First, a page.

Wittgenstein Today

Being Wittgenstein’s birthday, reminded me that, at the end of last week, I’d listened to a 2015 Royal Institute of Philosophy talk “Why Wittgenstein Matters” by Ian Ground.

Sadly audio only, even though the speaker uses a few slides that we don’t see, but a very interesting talk. Partly about the importance of Witt in terms of his distorting effect on philosophy generally, but also a good summary of what his most important thoughts actually were.

Main reason for posting the link now is that the reminders reminded me I’d noticed in the side-bar to the above another Witt “RIoP” lecture by Rupert Read of a similar vintage.

Now I am prejudiced against RR thanks to his extremist Extinction Rebellion / end-of-civilisation links, and one particular experience of his unpleasant interaction on an IAI “How The Light Gets In” panel. But I had noticed he was a Witt scholar, and in fact has a book out in 2021 “Wittgenstein’s Liberatory Philosophy”. So I guess I should listen to what he actually has to say bout Witt. (He has done more talks / interviews to support his book publication, but this predates that.)

He’s clearly already on his anti-technological-progress agenda. New technological innovation isn’t progress, economic growth or development isn’t progress – no arguments there. Scientism isn’t the solution to all our problems – the source of all progress – in the real world – agreed, absolutely.

Problem for me is he seems to be advocating the opposite – explicitly advocating against these. Justifying his anti-establishment, destructive, anarchic, rebellion. No argument we need more enlightened values of what progress could and should be. A proper conservative ecologism, as opposed to neo-libertarianism, as opposed to economic “sustainability”. Seems we may agree strategically (aims of conservative values) even if I’d disagree on destructive tactics. But it is indeed memetic – rescuing our minds from dominating, infectious ideologies that have become part of received wisdom. Anti-establishment in that sense. It is where Wittgenstein fits.

Flourishing, wisdom … what’s not to like.

I need to give Read more time and credence.

4 thoughts on “Wittgenstein Today”

  1. Toward the end of the talk (37:00 or so), Read says he doesn’t want to encourage pessimism. Following his reading of Wittgenstein’s aphorism, he calls for progress to be a feature of civilization rather than its form. How exactly this is to be manifested, he doesn’t seem to know; he is merely saying that we need urgently to think about it. The first step is to consider how progress is, indeed, the form of our civilization rather than a feature, and this is what the lecture is about.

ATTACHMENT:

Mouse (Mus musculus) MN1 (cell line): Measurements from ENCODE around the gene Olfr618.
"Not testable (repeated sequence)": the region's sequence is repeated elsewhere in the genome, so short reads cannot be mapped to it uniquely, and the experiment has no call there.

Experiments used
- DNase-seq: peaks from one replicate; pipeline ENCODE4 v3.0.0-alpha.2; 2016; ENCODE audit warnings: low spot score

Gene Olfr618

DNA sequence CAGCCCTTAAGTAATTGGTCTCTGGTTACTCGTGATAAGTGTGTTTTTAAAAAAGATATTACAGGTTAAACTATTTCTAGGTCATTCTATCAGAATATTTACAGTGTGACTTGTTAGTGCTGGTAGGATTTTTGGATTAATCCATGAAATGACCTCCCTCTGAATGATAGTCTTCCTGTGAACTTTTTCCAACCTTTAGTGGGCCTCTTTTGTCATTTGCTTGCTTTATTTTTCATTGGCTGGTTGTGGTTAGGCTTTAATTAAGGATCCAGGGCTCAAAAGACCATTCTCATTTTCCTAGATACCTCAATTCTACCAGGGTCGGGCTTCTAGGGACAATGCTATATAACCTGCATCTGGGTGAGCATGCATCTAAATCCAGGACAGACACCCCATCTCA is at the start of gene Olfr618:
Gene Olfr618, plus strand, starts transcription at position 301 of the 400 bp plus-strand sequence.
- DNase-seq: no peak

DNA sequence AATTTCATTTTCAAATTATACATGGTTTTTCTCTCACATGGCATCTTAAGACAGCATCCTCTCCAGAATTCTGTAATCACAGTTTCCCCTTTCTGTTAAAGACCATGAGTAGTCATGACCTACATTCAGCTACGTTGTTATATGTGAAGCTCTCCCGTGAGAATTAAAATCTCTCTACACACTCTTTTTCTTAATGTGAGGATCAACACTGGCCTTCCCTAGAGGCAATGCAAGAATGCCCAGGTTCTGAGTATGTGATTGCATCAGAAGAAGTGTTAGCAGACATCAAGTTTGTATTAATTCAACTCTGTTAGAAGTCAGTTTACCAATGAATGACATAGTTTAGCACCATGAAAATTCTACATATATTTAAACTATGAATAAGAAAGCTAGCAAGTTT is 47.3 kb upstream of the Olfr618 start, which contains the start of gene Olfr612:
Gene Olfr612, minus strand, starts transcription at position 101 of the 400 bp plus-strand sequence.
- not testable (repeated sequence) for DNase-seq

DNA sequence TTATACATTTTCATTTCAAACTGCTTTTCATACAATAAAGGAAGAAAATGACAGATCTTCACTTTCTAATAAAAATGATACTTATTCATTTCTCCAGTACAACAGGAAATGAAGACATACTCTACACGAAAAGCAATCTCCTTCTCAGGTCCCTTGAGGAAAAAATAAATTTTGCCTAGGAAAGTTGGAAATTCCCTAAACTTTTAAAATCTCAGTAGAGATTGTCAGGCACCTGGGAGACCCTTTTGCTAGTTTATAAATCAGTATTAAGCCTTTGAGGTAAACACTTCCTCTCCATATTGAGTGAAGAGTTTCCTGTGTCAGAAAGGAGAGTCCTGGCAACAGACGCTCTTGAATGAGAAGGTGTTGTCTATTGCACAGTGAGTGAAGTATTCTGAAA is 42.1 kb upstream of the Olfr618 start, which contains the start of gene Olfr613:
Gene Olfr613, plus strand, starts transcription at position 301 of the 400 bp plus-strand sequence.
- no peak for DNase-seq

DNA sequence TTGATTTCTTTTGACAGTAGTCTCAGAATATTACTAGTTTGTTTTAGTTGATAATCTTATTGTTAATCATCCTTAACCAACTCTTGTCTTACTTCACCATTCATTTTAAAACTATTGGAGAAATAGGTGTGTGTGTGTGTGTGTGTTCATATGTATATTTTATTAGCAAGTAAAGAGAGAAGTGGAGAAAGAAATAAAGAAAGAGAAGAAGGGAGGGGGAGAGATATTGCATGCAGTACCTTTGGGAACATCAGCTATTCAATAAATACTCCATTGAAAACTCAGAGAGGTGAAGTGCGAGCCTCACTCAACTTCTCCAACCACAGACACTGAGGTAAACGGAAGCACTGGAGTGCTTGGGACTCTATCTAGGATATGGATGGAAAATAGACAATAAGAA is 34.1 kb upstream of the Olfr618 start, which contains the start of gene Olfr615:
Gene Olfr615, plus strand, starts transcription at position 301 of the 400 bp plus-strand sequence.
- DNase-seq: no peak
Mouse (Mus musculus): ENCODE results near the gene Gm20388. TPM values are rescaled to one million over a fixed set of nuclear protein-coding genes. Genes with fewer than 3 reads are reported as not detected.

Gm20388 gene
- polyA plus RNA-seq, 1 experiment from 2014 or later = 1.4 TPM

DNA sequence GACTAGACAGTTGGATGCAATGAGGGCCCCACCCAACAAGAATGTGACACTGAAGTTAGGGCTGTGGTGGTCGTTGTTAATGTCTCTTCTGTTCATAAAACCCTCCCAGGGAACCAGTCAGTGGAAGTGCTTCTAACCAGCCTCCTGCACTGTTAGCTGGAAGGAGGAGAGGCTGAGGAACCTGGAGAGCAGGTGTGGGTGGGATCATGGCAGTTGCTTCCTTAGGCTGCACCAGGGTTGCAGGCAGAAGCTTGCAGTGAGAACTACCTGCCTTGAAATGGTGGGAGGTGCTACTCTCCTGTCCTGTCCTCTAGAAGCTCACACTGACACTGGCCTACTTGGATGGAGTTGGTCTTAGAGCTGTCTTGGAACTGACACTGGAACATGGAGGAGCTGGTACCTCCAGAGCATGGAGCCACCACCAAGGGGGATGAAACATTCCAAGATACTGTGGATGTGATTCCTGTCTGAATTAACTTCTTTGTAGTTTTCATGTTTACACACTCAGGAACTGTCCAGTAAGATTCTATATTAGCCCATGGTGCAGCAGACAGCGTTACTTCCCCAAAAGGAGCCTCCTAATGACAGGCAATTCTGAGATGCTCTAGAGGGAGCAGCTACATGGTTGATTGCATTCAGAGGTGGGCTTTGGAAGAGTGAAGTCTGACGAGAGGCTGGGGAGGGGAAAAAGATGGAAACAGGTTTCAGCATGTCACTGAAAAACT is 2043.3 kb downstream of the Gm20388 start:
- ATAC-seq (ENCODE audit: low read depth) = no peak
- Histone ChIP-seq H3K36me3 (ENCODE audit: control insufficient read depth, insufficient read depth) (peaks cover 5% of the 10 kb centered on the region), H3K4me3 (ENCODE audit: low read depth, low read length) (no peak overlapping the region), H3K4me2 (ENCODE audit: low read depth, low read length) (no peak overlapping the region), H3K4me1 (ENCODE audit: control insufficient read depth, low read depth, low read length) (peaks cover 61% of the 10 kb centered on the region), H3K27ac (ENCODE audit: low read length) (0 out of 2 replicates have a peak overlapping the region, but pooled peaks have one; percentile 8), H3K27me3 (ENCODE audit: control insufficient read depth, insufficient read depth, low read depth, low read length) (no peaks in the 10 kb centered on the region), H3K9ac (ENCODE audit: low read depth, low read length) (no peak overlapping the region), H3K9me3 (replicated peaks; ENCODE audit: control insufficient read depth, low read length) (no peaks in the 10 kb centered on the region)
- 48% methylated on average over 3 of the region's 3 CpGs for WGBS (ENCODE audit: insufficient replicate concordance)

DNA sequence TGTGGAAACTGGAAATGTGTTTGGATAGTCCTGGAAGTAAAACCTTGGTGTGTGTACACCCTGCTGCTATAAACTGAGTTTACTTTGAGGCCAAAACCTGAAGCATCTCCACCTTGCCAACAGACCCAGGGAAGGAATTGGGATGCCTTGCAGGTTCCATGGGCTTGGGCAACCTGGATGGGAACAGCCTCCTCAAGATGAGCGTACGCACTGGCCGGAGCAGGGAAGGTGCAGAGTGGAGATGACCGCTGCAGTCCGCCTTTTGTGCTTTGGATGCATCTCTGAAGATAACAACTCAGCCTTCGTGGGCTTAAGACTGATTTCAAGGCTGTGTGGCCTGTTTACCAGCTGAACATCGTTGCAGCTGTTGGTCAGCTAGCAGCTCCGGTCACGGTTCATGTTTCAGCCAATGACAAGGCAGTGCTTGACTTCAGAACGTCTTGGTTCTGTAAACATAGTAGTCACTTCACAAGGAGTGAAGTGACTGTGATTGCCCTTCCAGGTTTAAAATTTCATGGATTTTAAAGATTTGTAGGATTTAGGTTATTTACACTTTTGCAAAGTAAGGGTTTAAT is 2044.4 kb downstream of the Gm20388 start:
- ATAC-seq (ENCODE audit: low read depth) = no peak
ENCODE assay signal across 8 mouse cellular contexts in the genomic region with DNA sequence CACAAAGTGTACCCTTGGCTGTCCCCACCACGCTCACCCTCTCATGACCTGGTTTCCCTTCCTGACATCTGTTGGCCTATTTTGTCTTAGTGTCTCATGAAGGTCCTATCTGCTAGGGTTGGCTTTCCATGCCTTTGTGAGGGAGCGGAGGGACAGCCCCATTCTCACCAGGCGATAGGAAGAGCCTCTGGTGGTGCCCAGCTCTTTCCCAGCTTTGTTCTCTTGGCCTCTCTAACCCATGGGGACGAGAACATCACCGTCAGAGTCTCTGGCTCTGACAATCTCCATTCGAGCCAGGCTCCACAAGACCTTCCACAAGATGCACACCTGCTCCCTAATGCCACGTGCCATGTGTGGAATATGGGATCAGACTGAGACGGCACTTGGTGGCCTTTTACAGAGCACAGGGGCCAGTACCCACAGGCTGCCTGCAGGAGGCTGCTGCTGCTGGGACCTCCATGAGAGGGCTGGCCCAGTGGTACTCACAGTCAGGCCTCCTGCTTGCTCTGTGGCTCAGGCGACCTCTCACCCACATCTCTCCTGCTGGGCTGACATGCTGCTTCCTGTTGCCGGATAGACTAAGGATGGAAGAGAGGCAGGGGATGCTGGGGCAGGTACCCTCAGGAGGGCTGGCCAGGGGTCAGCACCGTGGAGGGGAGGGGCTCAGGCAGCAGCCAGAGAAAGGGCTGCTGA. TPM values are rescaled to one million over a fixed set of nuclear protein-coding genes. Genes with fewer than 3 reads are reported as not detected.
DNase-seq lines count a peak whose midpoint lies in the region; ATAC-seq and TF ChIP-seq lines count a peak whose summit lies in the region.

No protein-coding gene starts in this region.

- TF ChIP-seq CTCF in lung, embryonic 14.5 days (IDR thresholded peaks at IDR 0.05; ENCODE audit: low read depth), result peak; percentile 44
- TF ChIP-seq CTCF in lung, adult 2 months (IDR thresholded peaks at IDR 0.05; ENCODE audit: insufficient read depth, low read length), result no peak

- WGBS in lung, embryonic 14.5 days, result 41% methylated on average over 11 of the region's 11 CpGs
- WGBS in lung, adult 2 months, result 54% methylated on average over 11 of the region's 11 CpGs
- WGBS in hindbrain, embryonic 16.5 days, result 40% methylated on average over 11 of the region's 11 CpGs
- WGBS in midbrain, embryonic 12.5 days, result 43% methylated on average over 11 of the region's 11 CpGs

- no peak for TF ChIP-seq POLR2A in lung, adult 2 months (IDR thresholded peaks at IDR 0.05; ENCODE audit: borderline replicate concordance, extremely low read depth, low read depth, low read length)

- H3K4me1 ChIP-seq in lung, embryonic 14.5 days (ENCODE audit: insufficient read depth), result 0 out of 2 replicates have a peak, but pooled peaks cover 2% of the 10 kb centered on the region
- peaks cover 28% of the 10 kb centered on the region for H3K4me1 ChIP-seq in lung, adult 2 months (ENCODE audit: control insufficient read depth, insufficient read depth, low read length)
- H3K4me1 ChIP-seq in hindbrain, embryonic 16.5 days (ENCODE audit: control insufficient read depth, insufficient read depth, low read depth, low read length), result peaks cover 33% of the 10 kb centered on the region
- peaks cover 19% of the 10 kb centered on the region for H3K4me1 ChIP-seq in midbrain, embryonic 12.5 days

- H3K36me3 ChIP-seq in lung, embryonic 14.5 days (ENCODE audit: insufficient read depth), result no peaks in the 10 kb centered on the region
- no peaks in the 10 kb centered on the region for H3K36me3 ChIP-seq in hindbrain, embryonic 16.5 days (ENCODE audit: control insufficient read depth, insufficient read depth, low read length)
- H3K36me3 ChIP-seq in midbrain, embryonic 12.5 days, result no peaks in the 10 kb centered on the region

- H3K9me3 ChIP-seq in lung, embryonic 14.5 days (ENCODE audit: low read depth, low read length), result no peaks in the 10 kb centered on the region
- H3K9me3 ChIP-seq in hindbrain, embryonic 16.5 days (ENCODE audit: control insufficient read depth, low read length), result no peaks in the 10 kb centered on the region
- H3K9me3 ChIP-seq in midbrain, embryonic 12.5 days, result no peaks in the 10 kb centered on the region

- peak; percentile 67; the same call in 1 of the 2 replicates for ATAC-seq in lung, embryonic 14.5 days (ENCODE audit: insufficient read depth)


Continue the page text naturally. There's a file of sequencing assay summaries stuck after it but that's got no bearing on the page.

He calls for “wisdom,” and a little earlier he used the word in connection with Socrates’ idea of progress (as opposed to Aristotle’s). I would have to replay the audio looking for the reference, which is why I prefer transcripts to YouTube.

    He also talks about individualism, and I’ve been thinking about this and its implications for identity politics. With luck I’ll come up with a blog post about it soon.

  2. Form or feature, it’s progress and conservation of the values of civilisation that matter. “Wise” values as opposed to accountable stuff (money or CO2 levels or population or trees or fish-in-the-sea or species). Economic growth was always a red-herring, a proxy for continuity of creative activity – a slight but sufficient excess of creation over destruction – to keep the wheels turning. Once we focus on those objectively “accountable” measures, we’ve missed the actual point.

    (When it comes to post-capitalist economics, Paul Mason has some good suggestions – the place of individuals and “unions” are key – there have to be institutions and organisations of some kind. I fear Read is basically anti-capitalist, anti-establishment, full stop.)

  3. I haven’t followed him, so I couldn’t say whether he is anti-capitalist, full stop, but in this lecture he seems to be concerned that the very concept of civilization (which he sometimes contrasts with “culture”) smuggles in the idea of “progress” as a defining characteristic, making growth the only possible option by definition. To the extent that capitalism expresses this unspoken, underlying assumption, he would surely find Wittgensteinian fault with it, as he would with any activity that is incapable of questioning the primacy of progress as a goal unto itself.

    He seems to be comfortable with the idea of progress towards specific goals as a feature of civilization, an activity from which it can step away, instead of one that practically defines it. To the extent that capitalism can step away from progress, he might be fine with it. But how can capitalism step away from progress, when the activity itself is premissed on “development” (or “improvement,” as in early English capitalism)? Such absurd demands lead to empty phrases such as “sustainable development,” which are really thin masks for the inexorability of progress.

    If this is anti-capitalism “full stop,” it is at least a considered position. But I see it more as a structural critique of our economic options, which does not set aside the idea that, for example, a wealthy and cvilized nation can provide health care for its population or look after its elderly with dignity. To make progress towards these things is to treat progress as a feature. To put “progress” before health care and human dignity leads us away from these things, and is a mistake; and on the evidence, capitalism tends to do that. The professor merely has a theory about why, and I’m not sure it’s wrong.

  4. Yes, I’d agree with you on the strength of this – he’s not wrong – in professorial mode.
    (As I said “What’s not to like?”)

    In anarchist campaigning mode, he comes across much more negatively dogmatic in my on-line and in-person experience.

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